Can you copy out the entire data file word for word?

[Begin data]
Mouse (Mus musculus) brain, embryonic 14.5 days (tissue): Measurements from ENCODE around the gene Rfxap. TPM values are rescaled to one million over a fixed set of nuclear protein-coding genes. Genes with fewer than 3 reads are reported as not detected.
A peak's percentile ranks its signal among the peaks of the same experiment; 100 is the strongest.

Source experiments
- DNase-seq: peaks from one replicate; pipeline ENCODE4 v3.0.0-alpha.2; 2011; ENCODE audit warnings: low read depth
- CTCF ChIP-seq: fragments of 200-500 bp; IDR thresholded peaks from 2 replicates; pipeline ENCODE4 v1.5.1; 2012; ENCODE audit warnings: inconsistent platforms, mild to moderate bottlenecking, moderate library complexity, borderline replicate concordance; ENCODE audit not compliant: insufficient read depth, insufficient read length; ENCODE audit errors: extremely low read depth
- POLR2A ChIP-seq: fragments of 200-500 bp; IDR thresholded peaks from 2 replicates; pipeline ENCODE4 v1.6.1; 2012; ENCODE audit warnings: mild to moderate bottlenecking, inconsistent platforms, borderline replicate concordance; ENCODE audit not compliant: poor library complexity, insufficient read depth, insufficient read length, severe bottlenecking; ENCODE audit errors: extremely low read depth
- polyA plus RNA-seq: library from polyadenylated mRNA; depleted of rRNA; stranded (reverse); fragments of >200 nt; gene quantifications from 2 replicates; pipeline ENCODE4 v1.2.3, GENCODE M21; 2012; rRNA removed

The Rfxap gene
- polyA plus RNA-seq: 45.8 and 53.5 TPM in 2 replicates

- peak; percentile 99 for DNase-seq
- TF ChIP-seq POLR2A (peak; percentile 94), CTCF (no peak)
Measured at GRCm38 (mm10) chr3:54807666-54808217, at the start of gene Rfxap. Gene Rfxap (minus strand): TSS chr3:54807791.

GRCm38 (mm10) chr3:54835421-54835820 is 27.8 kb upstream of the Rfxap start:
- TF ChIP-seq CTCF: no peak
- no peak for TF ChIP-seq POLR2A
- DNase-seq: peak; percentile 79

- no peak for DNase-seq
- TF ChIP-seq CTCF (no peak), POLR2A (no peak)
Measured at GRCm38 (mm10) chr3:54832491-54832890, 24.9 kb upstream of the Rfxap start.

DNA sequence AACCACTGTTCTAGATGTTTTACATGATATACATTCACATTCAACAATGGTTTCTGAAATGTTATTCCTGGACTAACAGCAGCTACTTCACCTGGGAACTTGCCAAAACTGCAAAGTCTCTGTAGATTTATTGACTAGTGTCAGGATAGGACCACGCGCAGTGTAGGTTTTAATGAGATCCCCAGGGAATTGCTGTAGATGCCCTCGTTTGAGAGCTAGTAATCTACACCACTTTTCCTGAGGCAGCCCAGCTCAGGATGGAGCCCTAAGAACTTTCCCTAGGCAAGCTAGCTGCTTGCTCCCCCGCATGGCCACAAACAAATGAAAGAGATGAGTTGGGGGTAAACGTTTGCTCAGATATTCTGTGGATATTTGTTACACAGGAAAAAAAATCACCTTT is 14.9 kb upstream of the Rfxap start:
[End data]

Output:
Mouse (Mus musculus) brain, embryonic 14.5 days (tissue): Measurements from ENCODE around the gene Rfxap. TPM values are rescaled to one million over a fixed set of nuclear protein-coding genes. Genes with fewer than 3 reads are reported as not detected.
A peak's percentile ranks its signal among the peaks of the same experiment; 100 is the strongest.

Source experiments
- DNase-seq: peaks from one replicate; pipeline ENCODE4 v3.0.0-alpha.2; 2011; ENCODE audit warnings: low read depth
- CTCF ChIP-seq: fragments of 200-500 bp; IDR thresholded peaks from 2 replicates; pipeline ENCODE4 v1.5.1; 2012; ENCODE audit warnings: inconsistent platforms, mild to moderate bottlenecking, moderate library complexity, borderline replicate concordance; ENCODE audit not compliant: insufficient read depth, insufficient read length; ENCODE audit errors: extremely low read depth
- POLR2A ChIP-seq: fragments of 200-500 bp; IDR thresholded peaks from 2 replicates; pipeline ENCODE4 v1.6.1; 2012; ENCODE audit warnings: mild to moderate bottlenecking, inconsistent platforms, borderline replicate concordance; ENCODE audit not compliant: poor library complexity, insufficient read depth, insufficient read length, severe bottlenecking; ENCODE audit errors: extremely low read depth
- polyA plus RNA-seq: library from polyadenylated mRNA; depleted of rRNA; stranded (reverse); fragments of >200 nt; gene quantifications from 2 replicates; pipeline ENCODE4 v1.2.3, GENCODE M21; 2012; rRNA removed

The Rfxap gene
- polyA plus RNA-seq: 45.8 and 53.5 TPM in 2 replicates

- peak; percentile 99 for DNase-seq
- TF ChIP-seq POLR2A (peak; percentile 94), CTCF (no peak)
Measured at GRCm38 (mm10) chr3:54807666-54808217, at the start of gene Rfxap. Gene Rfxap (minus strand): TSS chr3:54807791.

GRCm38 (mm10) chr3:54835421-54835820 is 27.8 kb upstream of the Rfxap start:
- TF ChIP-seq CTCF: no peak
- no peak for TF ChIP-seq POLR2A
- DNase-seq: peak; percentile 79

- no peak for DNase-seq
- TF ChIP-seq CTCF (no peak), POLR2A (no peak)
Measured at GRCm38 (mm10) chr3:54832491-54832890, 24.9 kb upstream of the Rfxap start.

DNA sequence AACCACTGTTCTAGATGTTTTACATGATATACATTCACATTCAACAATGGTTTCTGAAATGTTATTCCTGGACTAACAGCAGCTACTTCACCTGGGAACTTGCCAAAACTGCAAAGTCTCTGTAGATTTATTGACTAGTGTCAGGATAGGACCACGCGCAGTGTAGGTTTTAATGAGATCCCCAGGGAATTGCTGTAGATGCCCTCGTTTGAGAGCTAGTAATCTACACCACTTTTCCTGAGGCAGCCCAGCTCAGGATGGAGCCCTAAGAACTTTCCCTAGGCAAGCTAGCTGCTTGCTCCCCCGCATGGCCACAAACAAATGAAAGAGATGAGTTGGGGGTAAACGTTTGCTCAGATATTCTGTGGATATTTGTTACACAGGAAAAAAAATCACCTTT is 14.9 kb upstream of the Rfxap start: